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Why Our Books, Movies and Music Are the Catalysts of Politics

Many culturally induced nerve endings, hidden from the view of polls and focus groups, help determine political currents.

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Cosby Show

never touched.


Looking to the future, the next decade’s power elite will have grown up in the Clinton era when grunge and hip hop exploded, when

The West Wing

mapped out a positive case for government like no cultural product before it, and when

The Lion King

extolled “the circle of life.” And when

A Bronx Tale

gave us Robert DeNiro as a bus driver named Lorenzo telling his son not to admire the local gangster: “Get up every day and work for a living! Let's see him try that! We'll see who's really tough. The working man is tough.”


And even in the nineteen fifties, idealized by Reagan and the other classic Michael J. Fox franchise

Back To The Future

, there was

The Birth Of The Cool

and Ginsberg and Kerouac and Brando and Dean. There was

Catcher In The Rye

and Raymond Chandler’s 1953 novel

The Long Goodbye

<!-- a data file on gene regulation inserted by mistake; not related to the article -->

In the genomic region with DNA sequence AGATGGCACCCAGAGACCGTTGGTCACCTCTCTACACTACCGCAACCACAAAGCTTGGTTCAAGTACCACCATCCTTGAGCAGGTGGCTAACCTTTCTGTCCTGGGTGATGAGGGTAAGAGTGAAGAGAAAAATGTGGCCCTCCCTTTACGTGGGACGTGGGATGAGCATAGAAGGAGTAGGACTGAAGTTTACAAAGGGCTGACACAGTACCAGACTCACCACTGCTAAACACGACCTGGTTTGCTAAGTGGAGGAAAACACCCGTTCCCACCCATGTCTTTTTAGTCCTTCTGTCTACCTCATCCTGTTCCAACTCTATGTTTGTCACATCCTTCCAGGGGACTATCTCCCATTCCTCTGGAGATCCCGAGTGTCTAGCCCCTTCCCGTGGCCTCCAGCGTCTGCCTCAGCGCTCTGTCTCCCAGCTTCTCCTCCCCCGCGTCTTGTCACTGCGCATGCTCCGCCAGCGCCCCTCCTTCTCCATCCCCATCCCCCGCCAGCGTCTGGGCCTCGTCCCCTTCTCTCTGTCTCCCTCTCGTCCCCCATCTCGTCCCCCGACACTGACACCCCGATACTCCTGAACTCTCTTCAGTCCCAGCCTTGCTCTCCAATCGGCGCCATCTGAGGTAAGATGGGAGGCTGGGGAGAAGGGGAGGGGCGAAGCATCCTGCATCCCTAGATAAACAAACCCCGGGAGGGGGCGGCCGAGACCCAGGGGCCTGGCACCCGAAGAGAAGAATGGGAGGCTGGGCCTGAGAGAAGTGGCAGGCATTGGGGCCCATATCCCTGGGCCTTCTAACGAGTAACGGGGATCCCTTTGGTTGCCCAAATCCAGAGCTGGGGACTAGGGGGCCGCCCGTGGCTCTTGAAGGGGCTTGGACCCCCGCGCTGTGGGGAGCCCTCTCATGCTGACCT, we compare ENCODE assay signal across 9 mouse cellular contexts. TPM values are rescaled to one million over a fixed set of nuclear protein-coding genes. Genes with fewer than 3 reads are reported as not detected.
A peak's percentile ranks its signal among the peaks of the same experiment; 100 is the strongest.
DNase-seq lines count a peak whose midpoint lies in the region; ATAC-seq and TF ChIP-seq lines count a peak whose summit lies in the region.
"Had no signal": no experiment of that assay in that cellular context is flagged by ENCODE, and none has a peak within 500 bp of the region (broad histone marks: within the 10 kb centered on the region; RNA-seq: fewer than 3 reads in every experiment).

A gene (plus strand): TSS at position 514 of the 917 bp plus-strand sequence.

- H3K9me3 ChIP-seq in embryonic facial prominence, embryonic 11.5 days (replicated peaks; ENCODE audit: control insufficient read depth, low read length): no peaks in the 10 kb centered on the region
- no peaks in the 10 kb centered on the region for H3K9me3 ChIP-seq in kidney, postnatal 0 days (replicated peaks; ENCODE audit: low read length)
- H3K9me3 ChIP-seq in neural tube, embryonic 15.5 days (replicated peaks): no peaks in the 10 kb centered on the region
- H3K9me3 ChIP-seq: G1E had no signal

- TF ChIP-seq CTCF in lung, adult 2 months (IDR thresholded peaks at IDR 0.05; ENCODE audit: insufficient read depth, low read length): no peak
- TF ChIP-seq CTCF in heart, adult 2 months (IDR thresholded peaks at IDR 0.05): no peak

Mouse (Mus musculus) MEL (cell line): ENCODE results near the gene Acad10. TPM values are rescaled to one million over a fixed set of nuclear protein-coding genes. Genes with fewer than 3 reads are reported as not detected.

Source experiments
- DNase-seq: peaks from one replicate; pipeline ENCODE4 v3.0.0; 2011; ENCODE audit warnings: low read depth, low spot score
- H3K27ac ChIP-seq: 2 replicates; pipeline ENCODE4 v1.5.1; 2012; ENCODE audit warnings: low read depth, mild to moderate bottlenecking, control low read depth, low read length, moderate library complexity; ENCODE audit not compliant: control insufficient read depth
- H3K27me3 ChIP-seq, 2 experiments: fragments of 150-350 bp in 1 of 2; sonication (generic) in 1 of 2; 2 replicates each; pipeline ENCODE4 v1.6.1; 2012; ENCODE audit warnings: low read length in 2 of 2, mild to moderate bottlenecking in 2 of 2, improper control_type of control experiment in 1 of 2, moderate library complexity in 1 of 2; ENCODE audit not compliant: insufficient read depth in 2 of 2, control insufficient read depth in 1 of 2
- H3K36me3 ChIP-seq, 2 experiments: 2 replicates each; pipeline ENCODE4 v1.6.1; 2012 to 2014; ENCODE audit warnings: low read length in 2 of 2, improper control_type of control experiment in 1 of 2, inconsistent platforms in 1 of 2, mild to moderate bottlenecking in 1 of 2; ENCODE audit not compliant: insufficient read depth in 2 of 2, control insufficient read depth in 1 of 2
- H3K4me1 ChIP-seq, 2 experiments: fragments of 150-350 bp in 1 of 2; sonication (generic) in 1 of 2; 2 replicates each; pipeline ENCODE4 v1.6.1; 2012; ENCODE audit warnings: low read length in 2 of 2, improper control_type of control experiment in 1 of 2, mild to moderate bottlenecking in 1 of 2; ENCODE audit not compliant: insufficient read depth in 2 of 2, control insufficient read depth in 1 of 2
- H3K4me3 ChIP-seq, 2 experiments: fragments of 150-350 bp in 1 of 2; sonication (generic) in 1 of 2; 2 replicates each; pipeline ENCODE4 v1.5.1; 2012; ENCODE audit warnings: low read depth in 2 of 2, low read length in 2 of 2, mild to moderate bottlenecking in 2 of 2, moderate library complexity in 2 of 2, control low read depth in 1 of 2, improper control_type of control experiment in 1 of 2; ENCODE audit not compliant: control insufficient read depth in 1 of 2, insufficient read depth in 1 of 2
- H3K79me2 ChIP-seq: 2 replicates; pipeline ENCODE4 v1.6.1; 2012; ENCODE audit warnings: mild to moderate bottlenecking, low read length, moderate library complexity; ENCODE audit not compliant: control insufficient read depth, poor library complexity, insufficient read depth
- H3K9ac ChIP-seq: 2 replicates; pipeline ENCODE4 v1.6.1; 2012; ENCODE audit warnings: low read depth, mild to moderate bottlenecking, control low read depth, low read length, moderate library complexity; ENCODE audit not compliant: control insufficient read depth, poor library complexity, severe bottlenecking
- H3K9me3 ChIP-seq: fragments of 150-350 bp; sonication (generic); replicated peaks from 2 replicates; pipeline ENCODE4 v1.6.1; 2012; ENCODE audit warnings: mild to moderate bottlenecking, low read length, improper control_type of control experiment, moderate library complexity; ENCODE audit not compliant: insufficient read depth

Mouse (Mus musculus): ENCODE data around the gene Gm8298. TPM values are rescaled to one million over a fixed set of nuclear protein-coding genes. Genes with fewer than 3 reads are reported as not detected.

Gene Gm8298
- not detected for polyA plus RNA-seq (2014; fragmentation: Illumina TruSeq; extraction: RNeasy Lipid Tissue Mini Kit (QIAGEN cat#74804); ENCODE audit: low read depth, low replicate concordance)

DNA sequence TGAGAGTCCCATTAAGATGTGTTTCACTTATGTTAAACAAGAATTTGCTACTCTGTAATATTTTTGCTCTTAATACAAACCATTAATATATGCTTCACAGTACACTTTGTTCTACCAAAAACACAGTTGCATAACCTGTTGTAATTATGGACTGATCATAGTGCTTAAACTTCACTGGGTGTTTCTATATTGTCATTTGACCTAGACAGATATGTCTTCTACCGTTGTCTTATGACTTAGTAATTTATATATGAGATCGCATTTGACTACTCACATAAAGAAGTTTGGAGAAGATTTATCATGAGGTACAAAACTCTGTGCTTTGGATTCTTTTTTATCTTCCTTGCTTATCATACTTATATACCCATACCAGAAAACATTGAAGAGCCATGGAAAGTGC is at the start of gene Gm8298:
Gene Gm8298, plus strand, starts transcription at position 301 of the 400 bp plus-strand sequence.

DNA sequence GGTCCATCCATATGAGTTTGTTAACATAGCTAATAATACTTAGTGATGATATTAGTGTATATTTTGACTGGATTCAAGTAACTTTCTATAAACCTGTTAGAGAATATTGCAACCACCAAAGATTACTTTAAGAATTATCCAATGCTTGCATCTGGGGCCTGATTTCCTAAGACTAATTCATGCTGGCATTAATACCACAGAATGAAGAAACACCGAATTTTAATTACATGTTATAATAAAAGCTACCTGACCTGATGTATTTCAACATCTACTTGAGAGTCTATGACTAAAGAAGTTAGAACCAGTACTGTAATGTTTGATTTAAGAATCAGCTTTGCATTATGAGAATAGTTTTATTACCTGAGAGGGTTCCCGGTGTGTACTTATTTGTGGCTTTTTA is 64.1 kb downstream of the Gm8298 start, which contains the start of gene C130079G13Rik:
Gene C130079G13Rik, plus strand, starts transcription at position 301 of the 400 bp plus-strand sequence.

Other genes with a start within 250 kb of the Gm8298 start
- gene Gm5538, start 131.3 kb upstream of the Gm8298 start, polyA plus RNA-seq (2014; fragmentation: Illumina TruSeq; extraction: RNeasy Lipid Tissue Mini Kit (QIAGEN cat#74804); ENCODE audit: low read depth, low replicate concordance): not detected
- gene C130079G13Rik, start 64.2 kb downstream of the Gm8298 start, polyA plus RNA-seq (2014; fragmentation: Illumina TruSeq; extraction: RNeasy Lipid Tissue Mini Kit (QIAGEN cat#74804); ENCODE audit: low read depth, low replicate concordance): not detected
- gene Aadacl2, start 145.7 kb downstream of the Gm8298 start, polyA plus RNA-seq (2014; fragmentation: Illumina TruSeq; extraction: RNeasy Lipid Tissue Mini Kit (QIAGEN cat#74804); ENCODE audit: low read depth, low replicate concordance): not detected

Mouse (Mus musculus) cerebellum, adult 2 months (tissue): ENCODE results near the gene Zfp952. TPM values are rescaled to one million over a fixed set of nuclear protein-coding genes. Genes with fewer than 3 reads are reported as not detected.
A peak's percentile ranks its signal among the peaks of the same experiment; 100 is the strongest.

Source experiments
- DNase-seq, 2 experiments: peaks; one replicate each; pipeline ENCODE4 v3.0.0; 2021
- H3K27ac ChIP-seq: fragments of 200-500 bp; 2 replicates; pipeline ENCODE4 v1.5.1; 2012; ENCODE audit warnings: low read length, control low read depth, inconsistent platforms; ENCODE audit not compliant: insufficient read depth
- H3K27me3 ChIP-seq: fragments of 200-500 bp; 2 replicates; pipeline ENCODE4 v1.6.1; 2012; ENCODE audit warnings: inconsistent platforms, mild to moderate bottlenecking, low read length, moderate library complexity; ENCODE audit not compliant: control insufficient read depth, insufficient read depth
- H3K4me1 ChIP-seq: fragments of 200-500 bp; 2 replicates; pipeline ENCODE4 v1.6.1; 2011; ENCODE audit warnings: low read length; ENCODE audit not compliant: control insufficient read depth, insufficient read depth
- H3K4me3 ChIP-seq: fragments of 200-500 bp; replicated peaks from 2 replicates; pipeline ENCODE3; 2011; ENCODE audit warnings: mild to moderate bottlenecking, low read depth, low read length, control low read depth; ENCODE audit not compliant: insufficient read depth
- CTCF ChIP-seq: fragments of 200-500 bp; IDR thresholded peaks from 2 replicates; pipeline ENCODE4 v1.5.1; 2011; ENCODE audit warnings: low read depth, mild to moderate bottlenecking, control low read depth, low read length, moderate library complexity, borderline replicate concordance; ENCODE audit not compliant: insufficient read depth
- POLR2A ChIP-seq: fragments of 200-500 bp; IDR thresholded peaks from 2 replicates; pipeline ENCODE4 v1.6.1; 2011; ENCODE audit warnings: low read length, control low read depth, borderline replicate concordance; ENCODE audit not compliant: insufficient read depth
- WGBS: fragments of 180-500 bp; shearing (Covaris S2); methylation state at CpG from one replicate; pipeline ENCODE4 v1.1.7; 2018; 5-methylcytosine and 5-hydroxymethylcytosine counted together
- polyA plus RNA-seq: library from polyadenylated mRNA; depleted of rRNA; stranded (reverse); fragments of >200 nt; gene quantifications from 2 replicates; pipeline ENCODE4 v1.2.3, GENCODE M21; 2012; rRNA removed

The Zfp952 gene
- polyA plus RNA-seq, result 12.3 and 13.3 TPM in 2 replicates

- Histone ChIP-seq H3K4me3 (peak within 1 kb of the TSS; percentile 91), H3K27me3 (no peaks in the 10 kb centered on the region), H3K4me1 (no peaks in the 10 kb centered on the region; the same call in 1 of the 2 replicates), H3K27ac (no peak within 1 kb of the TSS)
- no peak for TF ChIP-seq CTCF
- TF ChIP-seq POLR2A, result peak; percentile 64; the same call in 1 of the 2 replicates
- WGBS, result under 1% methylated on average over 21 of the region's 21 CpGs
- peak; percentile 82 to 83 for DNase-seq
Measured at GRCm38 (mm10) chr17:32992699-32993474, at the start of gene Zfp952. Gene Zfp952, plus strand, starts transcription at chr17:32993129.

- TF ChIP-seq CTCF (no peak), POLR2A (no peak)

. If you adjust the numbers for inflation the following passage could have been written yesterday:

There ain’t no clean way to make a hundred million bucks,” Ohls said. “Maybe the head man thinks his hands are clean but somewhere along the line, guys got pushed to the wall, nice little businesses got the ground cut out from under them and had to sell out for nickels. Decent people lost their jobs, stocks got rigged on the market, proxies got bought up like pennyweight of old gold and the five percenters and the big law firms got paid hundred grand fees for beating some law the people wanted but the rich guys didn’t on account it cut into their profits.”


So despite the presence of psychic toxins left by Reaganism, America’s future is still up for grabs. If we come to grips with the cynical toxins of Reaganism we may yet marginalize them from the ruling psychology of our country, even without a visit from a higher being like ET.

Danny Goldberg was CEO of Air America Radio from 2005 until mid-2006. He is president of Gold Village Entertainment and has worked in the music business since the late 1960s. Check out his blog .

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